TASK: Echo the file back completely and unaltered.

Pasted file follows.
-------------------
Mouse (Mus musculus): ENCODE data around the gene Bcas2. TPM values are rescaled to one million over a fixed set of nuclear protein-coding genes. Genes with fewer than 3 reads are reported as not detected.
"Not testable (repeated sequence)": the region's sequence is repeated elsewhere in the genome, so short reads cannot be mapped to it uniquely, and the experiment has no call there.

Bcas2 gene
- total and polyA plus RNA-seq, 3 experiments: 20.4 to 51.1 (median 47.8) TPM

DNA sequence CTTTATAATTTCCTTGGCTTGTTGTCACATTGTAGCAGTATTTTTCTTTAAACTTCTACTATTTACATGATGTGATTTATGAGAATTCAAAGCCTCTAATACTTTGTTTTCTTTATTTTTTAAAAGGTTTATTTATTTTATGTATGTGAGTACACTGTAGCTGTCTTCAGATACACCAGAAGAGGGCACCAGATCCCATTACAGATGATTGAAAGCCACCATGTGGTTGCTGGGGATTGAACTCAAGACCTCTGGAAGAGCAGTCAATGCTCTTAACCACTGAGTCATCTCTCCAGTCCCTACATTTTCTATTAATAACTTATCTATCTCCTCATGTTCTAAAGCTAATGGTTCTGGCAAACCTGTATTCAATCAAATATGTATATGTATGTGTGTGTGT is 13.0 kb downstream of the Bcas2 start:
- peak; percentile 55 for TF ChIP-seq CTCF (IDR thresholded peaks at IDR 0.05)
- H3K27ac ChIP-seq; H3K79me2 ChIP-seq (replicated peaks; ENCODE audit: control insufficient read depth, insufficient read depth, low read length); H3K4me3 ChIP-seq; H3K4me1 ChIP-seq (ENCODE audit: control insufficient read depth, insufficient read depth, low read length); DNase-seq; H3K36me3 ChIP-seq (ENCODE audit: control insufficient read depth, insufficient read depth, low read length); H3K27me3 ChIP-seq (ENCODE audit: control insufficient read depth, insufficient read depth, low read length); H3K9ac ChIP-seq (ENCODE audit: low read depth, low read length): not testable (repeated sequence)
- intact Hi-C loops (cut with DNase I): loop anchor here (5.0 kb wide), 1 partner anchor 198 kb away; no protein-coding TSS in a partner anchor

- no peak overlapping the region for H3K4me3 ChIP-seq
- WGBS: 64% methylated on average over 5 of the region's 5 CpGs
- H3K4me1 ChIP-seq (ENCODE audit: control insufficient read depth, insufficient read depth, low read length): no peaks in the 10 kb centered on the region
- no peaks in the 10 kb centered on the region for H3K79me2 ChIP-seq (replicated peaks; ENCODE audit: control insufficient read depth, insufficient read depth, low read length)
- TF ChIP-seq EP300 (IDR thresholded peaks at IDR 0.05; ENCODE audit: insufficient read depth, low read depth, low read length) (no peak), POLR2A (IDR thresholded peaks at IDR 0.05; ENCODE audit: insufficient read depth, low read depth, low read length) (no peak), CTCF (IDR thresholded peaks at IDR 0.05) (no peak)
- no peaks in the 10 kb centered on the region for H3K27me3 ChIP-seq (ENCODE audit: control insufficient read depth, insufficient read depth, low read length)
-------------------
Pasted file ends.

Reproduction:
Mouse (Mus musculus): ENCODE data around the gene Bcas2. TPM values are rescaled to one million over a fixed set of nuclear protein-coding genes. Genes with fewer than 3 reads are reported as not detected.
"Not testable (repeated sequence)": the region's sequence is repeated elsewhere in the genome, so short reads cannot be mapped to it uniquely, and the experiment has no call there.

Bcas2 gene
- total and polyA plus RNA-seq, 3 experiments: 20.4 to 51.1 (median 47.8) TPM

DNA sequence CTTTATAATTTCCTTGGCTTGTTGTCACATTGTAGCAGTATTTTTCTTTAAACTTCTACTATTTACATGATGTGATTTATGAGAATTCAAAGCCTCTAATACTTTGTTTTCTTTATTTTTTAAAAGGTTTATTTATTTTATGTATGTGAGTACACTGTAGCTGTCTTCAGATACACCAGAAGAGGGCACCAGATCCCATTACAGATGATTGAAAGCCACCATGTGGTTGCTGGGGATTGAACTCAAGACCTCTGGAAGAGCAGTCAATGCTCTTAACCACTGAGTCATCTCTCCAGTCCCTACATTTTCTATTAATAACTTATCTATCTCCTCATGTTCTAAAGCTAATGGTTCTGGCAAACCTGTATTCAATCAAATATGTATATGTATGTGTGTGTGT is 13.0 kb downstream of the Bcas2 start:
- peak; percentile 55 for TF ChIP-seq CTCF (IDR thresholded peaks at IDR 0.05)
- H3K27ac ChIP-seq; H3K79me2 ChIP-seq (replicated peaks; ENCODE audit: control insufficient read depth, insufficient read depth, low read length); H3K4me3 ChIP-seq; H3K4me1 ChIP-seq (ENCODE audit: control insufficient read depth, insufficient read depth, low read length); DNase-seq; H3K36me3 ChIP-seq (ENCODE audit: control insufficient read depth, insufficient read depth, low read length); H3K27me3 ChIP-seq (ENCODE audit: control insufficient read depth, insufficient read depth, low read length); H3K9ac ChIP-seq (ENCODE audit: low read depth, low read length): not testable (repeated sequence)
- intact Hi-C loops (cut with DNase I): loop anchor here (5.0 kb wide), 1 partner anchor 198 kb away; no protein-coding TSS in a partner anchor

- no peak overlapping the region for H3K4me3 ChIP-seq
- WGBS: 64% methylated on average over 5 of the region's 5 CpGs
- H3K4me1 ChIP-seq (ENCODE audit: control insufficient read depth, insufficient read depth, low read length): no peaks in the 10 kb centered on the region
- no peaks in the 10 kb centered on the region for H3K79me2 ChIP-seq (replicated peaks; ENCODE audit: control insufficient read depth, insufficient read depth, low read length)
- TF ChIP-seq EP300 (IDR thresholded peaks at IDR 0.05; ENCODE audit: insufficient read depth, low read depth, low read length) (no peak), POLR2A (IDR thresholded peaks at IDR 0.05; ENCODE audit: insufficient read depth, low read depth, low read length) (no peak), CTCF (IDR thresholded peaks at IDR 0.05) (no peak)
- no peaks in the 10 kb centered on the region for H3K27me3 ChIP-seq (ENCODE audit: control insufficient read depth, insufficient read depth, low read length)